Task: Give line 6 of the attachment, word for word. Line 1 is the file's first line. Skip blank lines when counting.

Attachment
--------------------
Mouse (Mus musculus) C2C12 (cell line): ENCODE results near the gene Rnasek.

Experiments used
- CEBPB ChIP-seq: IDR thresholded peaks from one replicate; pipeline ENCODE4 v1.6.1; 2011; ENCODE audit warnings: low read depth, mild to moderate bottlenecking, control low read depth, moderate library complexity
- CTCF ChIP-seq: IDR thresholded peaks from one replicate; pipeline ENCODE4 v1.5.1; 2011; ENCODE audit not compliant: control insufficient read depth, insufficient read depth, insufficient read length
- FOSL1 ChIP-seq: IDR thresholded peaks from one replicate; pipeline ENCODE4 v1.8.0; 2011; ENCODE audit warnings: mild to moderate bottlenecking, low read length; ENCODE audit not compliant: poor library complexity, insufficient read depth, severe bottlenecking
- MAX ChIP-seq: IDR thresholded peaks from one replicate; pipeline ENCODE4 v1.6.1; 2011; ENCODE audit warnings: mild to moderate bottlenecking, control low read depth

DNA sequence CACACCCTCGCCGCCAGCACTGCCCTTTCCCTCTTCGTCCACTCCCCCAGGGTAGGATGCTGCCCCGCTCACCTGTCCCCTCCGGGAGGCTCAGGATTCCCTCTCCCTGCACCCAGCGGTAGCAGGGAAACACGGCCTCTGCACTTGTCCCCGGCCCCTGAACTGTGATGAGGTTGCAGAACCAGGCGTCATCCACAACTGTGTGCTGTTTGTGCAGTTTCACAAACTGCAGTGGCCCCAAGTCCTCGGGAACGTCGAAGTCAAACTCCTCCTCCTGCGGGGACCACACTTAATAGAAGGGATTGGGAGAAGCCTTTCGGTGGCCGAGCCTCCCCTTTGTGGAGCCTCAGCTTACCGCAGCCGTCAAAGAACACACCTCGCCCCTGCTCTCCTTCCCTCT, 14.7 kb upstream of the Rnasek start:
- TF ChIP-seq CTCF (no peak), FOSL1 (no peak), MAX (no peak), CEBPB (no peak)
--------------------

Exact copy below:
- MAX ChIP-seq: IDR thresholded peaks from one replicate; pipeline ENCODE4 v1.6.1; 2011; ENCODE audit warnings: mild to moderate bottlenecking, control low read depth